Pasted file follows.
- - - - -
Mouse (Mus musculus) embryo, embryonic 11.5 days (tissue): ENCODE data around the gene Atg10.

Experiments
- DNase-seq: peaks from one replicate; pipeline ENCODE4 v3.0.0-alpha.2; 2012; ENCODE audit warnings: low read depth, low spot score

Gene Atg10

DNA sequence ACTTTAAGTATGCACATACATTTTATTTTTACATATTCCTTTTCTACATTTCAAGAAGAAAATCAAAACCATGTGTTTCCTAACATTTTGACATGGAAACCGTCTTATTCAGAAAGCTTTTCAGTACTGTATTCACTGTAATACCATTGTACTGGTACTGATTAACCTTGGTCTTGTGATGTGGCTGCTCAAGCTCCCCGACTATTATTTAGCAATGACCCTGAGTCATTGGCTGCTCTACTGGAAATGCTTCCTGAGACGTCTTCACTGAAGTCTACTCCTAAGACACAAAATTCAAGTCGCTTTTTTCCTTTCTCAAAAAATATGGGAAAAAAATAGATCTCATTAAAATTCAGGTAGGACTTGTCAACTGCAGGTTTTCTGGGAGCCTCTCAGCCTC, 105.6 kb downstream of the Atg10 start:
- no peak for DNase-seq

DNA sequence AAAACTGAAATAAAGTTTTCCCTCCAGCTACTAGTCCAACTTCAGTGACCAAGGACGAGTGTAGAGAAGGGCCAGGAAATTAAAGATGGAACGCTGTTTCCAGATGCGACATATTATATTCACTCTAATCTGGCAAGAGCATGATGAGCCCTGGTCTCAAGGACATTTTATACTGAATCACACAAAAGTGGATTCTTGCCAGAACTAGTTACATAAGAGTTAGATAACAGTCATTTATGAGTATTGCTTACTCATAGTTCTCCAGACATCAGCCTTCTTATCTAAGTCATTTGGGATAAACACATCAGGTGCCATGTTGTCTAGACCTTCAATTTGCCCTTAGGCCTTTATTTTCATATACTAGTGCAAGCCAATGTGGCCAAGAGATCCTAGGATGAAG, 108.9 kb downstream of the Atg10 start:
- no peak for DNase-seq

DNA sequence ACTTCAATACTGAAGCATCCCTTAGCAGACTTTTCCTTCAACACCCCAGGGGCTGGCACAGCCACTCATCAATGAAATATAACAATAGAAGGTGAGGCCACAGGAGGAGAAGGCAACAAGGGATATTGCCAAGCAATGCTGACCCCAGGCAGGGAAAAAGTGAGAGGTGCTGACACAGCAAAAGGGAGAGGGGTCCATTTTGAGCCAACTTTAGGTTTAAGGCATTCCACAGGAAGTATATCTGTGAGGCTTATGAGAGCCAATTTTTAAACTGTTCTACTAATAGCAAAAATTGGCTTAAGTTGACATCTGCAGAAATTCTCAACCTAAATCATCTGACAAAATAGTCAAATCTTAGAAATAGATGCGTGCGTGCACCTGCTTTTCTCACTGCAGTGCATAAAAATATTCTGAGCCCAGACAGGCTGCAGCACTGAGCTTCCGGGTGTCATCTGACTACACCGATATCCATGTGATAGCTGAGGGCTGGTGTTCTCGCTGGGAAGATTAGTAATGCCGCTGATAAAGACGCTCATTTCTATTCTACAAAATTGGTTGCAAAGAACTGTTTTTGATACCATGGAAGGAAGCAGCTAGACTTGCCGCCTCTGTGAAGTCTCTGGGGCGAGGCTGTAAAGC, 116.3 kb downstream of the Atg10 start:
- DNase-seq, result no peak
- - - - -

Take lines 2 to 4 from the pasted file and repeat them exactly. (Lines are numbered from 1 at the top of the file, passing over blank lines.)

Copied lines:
Experiments
- DNase-seq: peaks from one replicate; pipeline ENCODE4 v3.0.0-alpha.2; 2012; ENCODE audit warnings: low read depth, low spot score

Gene Atg10